January 23, 2019
Dietrich College Alumna Fights Human Trafficking With AI
By Ann Lyon RitchieMedia Inquiries
- Dietrich College of Humanities and Social Sciences
For some students, a senior honors thesis can become much more than a capstone project.
Emily Kennedy, a 2012 Carnegie Mellon University alumna and president and co-founder of Marinus Analytics, transformed her work into a company that develops sophisticated machine learning tools to stop human trafficking.
Using the company's lead product, Traffic Jam, crime fighters are able to sift through internet data and quickly connect the dots in the search for victims and trafficking rings. The product has shortened the length of investigations by as much as 50 percent and has assisted in the rescue of hundreds of victims.
"Traffic Jam not only finds leads that would not otherwise be found, but also saves law enforcement a huge amount of time," said Kennedy, who graduated with a degree in Ethics, History and Public Policy from the Dietrich College of Humanities and Social Sciences.
Emily Kennedy discusses her mission to stop human trafficking and Marinus Analytics’ roots at Carnegie Mellon. Credit: Toyota Mothers of Invention.
Kennedy has received global recognition for her work. She was named to Forbes magazine’s 2019 list of 30 Under 30 Social Entrepreneurs and was honored as a 2018 Toyota Mother of Invention. In addition, she has been an invited speaker at international conferences hosted by the United Nations, Hewlett Packard Enterprise and Thomson Reuters.
Her path to using machine learning for good started with a single computer science course before she embarked on her senior honors thesis.
Her thesis adviser Jay Aronson suggested she take an approach that would apply her understanding of human trafficking to come up with novel ways to prevent it. Aronson directs CMU's Center for Human Rights Science, which brings together human rights practitioners with scientists and researchers.
“It's common at CMU to begin approaching a problem from one perspective and quickly realize that you need to reach out to others in the university community to actually make a difference,” Aronson said.
After a few conversations about the project, Aronson suggested she reach out to research professor Artur Dubrawski, head of the School of Computer Science's Auton Lab, which researches new approaches to statistical data mining.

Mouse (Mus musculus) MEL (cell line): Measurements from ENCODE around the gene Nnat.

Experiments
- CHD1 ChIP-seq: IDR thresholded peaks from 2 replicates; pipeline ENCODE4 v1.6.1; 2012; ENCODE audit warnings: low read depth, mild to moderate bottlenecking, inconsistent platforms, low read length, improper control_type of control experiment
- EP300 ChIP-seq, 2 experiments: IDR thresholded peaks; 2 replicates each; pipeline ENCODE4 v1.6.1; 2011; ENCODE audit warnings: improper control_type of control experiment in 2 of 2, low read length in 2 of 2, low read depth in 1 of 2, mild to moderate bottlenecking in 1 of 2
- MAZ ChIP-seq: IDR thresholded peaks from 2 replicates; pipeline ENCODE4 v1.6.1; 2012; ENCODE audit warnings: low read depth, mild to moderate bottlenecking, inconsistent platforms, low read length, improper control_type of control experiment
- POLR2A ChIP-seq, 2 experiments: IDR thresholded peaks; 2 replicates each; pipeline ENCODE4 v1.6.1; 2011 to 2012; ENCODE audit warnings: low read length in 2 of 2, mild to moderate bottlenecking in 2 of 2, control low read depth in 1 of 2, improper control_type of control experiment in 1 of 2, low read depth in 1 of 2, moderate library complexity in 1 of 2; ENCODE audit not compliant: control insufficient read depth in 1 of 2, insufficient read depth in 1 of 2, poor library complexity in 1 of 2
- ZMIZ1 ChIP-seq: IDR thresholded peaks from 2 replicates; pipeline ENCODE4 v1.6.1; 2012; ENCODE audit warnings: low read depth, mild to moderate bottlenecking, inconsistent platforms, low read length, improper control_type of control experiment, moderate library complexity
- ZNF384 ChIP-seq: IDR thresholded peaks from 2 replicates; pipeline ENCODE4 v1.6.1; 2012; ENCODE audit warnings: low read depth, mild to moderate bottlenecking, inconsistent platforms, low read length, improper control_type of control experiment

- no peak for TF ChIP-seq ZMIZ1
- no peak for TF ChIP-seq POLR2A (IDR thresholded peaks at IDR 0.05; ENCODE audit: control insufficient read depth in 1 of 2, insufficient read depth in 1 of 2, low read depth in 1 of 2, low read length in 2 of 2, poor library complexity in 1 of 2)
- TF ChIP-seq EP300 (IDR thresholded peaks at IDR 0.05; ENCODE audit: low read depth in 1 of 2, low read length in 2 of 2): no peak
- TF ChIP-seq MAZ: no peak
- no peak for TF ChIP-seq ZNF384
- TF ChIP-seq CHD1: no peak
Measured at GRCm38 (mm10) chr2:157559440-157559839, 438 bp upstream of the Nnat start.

“Emily’s idea of helping victims of human trafficking was inspiring to all of us,” said Dubrawski, who hired Kennedy as a research analyst. “Once we developed the Traffic Jam tool, she worked tirelessly to get law enforcement to adopt it and make it a success in the real world. It’s been extremely gratifying to see the victims rescued and perpetrators brought to justice with the help of our software. Emily's work is a great example of how artificial intelligence technology can make a noticeably positive impact while addressing key societal challenges.”
Since 2014, Marinus Analytics has received funding from the National Science Foundation, Bank of New York Mellon and DARPA.
“I was never one of those people who dreamed of starting a company, but I was so focused on the issue," Kennedy said. “I thought, ‘Well if starting a company will make it happen, then that is the way to go.’ It was really a means to an end.”
Carnegie Mellon University is committed to educating, empowering and aligning its community around the world to address the Sustainable Development Goals, also known as the Global Goals, which aim to create a more peaceful, prosperous planet with just and inclusive societies. Recognizing the critical contributions that universities are making through education, research and practice, CMU publicly committed to undertaking a Voluntary University Review of the Global Goals. The 17 Global Goals cover wide-ranging issues, including reducing violence, ending extreme poverty, promoting equitable education, fighting inequality and injustice, advancing economic growth and decent work, and preventing the harmful effects of climate change by 2030.
The preceding story demonstrates CMU's work toward attaining Global Goal 16.